Niassa Rift (Mozambique): Phytoliths from Middle Stone Age habitats in the Mozambican Rift (105–29 ka)

Julio Mercadera, Tim Bennetta, Chris Esselmontb, Steven Simpsona, Dale Waldea

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Journal of Human Evolution, Volume 64, Issue 5, May 2013, Pages 328–336


The detection of areas suitable for hominins during late Pleistocene drought intervals is currently a priority for Middle Stone Age research. Predicting the location of populations and dispersal pathways through the East African Rift System during the last glacial phase is a challenging task due to scarce direct archaeo-vegetation data. We present a Mozambican phytolith record spanning 105–29 ka and argue for the necessity and utility of using local plant microbotanical data from archaeological sites to understand the past environments in which early modern humans lived. We assess biome structure, spatial variability, and compare phytolith-based to lacustrine environmental reconstructions to conclude that dense wooded landscapes dominated the area over much of the last glacial phase. Archaeological and botanical data suggest the hypothesis of a palaeodispersal along a montane woodland archipelago that could have attracted hominin settlement and facilitated dispersals through an inland bridge that connected southern, central and East Africa, and the two branches of the East African Rift System.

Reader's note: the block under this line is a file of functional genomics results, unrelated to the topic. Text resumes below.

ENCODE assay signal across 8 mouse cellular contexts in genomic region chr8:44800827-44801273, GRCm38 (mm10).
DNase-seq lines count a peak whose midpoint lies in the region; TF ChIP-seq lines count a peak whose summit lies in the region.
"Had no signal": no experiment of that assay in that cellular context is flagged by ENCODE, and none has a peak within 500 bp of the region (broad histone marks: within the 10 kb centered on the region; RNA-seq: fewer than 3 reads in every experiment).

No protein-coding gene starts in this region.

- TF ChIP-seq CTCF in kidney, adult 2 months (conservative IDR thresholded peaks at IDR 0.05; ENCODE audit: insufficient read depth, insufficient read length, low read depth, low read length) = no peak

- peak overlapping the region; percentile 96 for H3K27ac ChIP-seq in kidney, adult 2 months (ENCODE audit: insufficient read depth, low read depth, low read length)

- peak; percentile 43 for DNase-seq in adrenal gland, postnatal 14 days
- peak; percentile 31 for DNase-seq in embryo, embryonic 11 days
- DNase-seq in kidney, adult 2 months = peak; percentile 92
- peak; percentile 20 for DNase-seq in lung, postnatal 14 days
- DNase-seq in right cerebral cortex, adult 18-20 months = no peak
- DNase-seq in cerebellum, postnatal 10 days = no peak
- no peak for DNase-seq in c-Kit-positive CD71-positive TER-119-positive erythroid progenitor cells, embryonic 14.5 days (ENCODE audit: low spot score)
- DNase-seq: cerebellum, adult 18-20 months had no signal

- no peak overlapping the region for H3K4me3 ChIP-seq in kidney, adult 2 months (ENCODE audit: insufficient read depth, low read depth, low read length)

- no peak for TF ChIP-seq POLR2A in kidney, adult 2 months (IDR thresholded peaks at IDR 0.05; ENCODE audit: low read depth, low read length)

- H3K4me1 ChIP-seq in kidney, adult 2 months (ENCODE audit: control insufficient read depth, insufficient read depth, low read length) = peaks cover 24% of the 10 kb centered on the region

Figure 1. Map of the study area across a geographical, altitudinal, climatic, and botanical gradient in the Niassa Rift, Mozambique. Three sites were excavated: one in the highlands (Ngalue) and two in the lowlands (Mikuyu and Mvumu). Sedimentological data, column phytolith provenance, and sample labels are shown. The terrain cross section reflects the local relief from the shore line (A) to Mount Geci (B).


Figure 2. Fossil phytoliths: globular granulate (a, b Mvumu 12; c, d Ngalue 4); globular psilate (e Ngalue 2); blocky (f Mvumu 14; g Mvumu 12; h Ngalue 2; i Mvumu 12); tabular thick dendritic cf. Kigelia Africana (Mercader et al., 2009b) (j Ngalue 5); clavate granulate cf. Monotes spp. (Mercader et al., 2009b) (k Mikuyu 20; l Mvumu 12); globular echinate (m Mikuyu 20; n Mvumu 14); lobate (o Ngalue 8; p, q Ngalue 9); polylobate (r Mvumu 12); saddle, long (s Ngalue 4; t Mikuyu 19; u-w Mvumu 12); bulliform cf. Oxytenanthera abyssinica (Mercader et al., 2010) (x Mvumu 17); epidermal polygonal (y Ngalue 9); perforated plate (z Ngalue 3); achene/hat shape from sedges (aa, ab Ngalue 6; ac Ngalue 9); tabular thick pilate (ad Ngalue 3); Vessel member (ae Ngalue 5); saddle, short (af, ag Ngalue 10).